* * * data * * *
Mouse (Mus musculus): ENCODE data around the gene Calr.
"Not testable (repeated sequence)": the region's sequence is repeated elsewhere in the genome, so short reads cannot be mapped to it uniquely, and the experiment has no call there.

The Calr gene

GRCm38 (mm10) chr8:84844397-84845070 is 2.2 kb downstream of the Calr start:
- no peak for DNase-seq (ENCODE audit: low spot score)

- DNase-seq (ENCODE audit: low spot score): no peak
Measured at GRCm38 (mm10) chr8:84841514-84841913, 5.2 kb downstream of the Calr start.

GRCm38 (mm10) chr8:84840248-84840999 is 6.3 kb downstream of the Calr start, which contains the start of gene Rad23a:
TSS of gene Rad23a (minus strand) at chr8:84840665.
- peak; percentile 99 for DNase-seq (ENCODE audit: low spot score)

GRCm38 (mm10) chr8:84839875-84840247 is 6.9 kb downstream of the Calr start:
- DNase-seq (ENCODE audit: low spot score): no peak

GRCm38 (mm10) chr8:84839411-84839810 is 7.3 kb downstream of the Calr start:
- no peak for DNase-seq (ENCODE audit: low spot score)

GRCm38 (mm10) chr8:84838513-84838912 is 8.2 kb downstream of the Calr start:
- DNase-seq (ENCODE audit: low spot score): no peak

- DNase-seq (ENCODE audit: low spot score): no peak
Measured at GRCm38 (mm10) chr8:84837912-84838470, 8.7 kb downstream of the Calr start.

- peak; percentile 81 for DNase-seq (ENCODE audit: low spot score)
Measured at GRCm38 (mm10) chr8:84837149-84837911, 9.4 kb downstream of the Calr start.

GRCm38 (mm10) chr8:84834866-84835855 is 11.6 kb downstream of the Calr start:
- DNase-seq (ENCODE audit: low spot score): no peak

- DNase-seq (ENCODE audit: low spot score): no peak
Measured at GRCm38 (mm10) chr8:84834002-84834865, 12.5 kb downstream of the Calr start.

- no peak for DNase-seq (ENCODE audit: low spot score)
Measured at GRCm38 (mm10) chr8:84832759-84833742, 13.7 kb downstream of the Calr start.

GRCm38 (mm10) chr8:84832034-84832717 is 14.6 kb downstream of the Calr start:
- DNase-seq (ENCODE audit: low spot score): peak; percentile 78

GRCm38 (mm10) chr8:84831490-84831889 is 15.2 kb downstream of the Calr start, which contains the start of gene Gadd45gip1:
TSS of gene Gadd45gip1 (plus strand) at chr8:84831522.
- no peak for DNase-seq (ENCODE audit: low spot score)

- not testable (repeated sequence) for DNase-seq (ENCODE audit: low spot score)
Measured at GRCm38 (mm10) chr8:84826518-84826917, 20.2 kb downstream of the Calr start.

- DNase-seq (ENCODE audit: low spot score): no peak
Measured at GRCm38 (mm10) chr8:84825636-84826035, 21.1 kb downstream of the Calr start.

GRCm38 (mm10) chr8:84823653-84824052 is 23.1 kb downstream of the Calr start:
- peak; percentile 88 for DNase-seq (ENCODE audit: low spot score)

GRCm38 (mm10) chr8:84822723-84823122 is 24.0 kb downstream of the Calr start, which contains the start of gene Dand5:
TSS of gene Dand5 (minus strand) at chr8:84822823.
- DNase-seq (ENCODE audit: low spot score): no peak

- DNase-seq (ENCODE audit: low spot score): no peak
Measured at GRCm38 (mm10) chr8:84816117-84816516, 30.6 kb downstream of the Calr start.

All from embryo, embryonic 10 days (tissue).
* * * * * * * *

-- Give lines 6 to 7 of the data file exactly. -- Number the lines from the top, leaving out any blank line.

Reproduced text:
- DNase-seq (ENCODE audit: low spot score): no peak
Measured at GRCm38 (mm10) chr8:84841514-84841913, 5.2 kb downstream of the Calr start.